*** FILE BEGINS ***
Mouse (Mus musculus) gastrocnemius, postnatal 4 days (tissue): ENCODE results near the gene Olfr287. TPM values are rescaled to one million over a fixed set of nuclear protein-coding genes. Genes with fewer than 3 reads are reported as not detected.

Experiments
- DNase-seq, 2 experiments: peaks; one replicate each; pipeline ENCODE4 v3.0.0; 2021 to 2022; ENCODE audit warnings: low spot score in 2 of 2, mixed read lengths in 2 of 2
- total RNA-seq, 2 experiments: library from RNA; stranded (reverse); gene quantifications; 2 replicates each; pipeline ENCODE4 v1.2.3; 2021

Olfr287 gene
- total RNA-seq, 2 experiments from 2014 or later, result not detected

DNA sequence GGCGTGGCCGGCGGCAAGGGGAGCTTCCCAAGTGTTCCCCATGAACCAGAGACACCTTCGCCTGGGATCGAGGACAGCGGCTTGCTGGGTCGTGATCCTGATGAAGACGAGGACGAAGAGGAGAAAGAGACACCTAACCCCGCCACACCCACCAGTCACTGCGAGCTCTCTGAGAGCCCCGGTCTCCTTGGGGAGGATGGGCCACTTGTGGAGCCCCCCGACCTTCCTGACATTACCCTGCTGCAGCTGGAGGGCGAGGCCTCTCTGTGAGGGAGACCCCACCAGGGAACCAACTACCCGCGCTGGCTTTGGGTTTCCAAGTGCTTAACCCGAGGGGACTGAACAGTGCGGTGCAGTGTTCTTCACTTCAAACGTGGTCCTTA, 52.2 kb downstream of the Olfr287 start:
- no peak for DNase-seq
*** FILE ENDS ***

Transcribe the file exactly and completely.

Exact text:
Mouse (Mus musculus) gastrocnemius, postnatal 4 days (tissue): ENCODE results near the gene Olfr287. TPM values are rescaled to one million over a fixed set of nuclear protein-coding genes. Genes with fewer than 3 reads are reported as not detected.

Experiments
- DNase-seq, 2 experiments: peaks; one replicate each; pipeline ENCODE4 v3.0.0; 2021 to 2022; ENCODE audit warnings: low spot score in 2 of 2, mixed read lengths in 2 of 2
- total RNA-seq, 2 experiments: library from RNA; stranded (reverse); gene quantifications; 2 replicates each; pipeline ENCODE4 v1.2.3; 2021

Olfr287 gene
- total RNA-seq, 2 experiments from 2014 or later, result not detected

DNA sequence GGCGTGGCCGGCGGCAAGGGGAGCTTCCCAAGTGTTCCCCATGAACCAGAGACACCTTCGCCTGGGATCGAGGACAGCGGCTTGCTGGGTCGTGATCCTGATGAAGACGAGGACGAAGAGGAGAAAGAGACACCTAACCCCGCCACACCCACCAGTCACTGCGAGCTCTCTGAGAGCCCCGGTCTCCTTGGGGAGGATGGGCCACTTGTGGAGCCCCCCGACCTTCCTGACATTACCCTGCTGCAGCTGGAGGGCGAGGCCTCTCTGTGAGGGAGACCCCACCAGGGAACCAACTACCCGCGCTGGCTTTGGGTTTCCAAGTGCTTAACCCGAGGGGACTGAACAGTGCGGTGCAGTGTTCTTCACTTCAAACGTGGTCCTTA, 52.2 kb downstream of the Olfr287 start:
- no peak for DNase-seq